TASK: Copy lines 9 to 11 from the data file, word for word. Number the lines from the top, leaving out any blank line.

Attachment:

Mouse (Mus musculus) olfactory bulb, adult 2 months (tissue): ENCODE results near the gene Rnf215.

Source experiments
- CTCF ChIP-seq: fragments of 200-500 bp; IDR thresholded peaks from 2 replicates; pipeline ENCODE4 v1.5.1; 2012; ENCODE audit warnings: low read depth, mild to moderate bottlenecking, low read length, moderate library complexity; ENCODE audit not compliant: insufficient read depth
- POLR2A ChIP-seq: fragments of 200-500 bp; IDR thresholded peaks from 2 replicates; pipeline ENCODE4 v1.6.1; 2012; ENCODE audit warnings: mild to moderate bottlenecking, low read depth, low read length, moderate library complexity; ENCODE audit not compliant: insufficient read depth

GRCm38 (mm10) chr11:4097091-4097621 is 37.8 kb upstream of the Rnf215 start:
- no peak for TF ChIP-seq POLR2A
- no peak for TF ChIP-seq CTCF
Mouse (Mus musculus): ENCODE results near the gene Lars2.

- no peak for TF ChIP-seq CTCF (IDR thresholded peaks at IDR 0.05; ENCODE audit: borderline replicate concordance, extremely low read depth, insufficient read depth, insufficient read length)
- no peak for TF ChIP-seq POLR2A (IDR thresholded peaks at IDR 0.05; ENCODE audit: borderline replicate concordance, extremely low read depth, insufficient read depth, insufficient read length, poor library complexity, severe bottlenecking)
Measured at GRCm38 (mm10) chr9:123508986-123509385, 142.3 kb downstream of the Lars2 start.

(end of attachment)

- no peak for TF ChIP-seq CTCF (IDR thresholded peaks at IDR 0.05; ENCODE audit: borderline replicate concordance, extremely low read depth, insufficient read depth, insufficient read length)
- no peak for TF ChIP-seq POLR2A (IDR thresholded peaks at IDR 0.05; ENCODE audit: borderline replicate concordance, extremely low read depth, insufficient read depth, insufficient read length, poor library complexity, severe bottlenecking)
Measured at GRCm38 (mm10) chr9:123508986-123509385, 142.3 kb downstream of the Lars2 start.